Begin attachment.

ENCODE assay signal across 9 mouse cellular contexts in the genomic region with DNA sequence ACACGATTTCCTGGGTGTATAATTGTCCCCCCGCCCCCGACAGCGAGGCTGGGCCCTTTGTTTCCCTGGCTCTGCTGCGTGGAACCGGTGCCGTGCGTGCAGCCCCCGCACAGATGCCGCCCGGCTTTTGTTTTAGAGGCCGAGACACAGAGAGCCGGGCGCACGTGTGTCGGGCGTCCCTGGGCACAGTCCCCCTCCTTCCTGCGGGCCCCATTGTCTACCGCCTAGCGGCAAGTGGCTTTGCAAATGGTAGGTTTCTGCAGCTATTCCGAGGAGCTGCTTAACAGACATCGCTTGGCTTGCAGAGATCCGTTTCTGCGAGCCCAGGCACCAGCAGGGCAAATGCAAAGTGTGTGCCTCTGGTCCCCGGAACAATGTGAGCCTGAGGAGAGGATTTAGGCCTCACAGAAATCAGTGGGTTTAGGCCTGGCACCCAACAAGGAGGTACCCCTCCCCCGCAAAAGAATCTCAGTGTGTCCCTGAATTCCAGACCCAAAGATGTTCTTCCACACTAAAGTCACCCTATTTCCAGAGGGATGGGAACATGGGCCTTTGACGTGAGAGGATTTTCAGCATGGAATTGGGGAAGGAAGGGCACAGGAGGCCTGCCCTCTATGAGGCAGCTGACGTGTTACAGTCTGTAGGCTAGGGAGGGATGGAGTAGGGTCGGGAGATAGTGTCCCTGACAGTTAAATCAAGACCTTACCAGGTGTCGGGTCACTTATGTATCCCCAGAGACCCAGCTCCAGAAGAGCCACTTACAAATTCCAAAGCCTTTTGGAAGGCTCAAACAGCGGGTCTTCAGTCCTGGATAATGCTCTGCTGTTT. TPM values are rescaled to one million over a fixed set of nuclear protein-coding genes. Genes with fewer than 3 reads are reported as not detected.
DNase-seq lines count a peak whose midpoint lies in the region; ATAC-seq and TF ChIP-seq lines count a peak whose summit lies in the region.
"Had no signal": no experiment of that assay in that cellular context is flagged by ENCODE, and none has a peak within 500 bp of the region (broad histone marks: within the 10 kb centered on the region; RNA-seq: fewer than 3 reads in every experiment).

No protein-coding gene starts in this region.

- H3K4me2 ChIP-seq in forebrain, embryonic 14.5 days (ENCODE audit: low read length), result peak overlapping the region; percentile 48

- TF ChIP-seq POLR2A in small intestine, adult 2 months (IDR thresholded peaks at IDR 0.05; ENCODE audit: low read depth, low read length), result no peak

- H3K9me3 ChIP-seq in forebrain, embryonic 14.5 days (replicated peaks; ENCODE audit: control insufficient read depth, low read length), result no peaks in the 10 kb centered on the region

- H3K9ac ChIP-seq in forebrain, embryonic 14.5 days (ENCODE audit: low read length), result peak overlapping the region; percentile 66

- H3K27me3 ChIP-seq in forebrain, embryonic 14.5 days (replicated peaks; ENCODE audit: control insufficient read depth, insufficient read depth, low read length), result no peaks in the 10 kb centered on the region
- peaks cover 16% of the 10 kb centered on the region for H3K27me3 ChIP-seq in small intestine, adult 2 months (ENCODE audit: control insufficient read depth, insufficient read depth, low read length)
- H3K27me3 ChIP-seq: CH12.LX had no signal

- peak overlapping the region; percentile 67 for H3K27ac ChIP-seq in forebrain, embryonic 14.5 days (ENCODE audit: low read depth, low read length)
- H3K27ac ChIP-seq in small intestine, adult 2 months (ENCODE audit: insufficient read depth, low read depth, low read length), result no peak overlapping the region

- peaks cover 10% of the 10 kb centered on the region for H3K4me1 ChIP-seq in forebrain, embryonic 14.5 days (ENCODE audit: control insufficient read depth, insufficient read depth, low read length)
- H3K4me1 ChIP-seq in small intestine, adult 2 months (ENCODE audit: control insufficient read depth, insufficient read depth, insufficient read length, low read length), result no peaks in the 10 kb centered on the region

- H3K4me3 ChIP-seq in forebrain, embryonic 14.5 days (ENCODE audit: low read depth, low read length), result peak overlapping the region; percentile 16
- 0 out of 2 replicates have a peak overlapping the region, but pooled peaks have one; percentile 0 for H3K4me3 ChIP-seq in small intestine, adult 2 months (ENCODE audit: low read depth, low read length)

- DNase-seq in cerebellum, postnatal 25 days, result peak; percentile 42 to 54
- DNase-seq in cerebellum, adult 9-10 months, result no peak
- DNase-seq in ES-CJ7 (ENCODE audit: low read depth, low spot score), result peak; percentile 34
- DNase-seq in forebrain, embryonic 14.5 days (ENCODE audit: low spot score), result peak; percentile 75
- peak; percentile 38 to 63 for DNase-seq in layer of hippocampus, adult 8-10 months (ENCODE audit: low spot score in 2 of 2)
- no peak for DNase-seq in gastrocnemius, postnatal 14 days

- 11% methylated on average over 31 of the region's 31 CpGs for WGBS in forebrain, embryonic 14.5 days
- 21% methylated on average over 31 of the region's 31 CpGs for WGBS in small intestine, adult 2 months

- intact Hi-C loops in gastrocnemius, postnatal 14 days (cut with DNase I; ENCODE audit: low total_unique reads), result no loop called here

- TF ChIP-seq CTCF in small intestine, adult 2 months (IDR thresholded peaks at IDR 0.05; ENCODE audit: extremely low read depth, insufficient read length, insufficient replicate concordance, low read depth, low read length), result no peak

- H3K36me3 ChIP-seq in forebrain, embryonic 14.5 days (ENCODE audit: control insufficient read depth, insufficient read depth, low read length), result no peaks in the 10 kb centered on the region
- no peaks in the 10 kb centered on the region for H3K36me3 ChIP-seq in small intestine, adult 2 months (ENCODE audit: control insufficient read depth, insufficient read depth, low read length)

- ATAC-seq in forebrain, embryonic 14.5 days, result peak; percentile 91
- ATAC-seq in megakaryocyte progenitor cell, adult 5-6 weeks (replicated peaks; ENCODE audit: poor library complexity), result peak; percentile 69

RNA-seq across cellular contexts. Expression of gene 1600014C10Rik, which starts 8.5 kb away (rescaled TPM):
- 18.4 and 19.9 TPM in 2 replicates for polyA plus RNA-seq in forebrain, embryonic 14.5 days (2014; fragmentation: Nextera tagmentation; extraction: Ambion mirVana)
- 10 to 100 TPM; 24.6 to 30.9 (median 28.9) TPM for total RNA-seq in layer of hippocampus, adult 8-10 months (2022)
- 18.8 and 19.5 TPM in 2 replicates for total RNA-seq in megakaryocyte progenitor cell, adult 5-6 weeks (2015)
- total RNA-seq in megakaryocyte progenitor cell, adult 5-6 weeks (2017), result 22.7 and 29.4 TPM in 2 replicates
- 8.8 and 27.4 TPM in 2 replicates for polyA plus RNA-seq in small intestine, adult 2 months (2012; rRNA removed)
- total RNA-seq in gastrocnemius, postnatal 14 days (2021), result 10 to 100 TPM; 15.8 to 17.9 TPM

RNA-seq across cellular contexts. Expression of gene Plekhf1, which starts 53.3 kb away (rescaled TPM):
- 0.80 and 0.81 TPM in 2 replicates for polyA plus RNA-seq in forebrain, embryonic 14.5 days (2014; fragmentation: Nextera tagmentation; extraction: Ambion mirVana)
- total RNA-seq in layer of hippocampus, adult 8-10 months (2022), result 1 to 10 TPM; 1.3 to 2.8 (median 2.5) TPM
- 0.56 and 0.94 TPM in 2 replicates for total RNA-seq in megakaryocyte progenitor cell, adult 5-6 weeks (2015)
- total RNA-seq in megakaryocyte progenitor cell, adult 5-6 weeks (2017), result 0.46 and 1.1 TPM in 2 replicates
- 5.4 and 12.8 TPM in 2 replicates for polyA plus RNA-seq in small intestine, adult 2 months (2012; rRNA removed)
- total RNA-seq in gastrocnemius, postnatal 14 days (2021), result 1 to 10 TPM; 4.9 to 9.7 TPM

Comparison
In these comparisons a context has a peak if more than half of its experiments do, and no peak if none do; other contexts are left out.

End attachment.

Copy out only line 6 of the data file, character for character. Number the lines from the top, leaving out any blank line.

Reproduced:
- TF ChIP-seq POLR2A in small intestine, adult 2 months (IDR thresholded peaks at IDR 0.05; ENCODE audit: low read depth, low read length), result no peak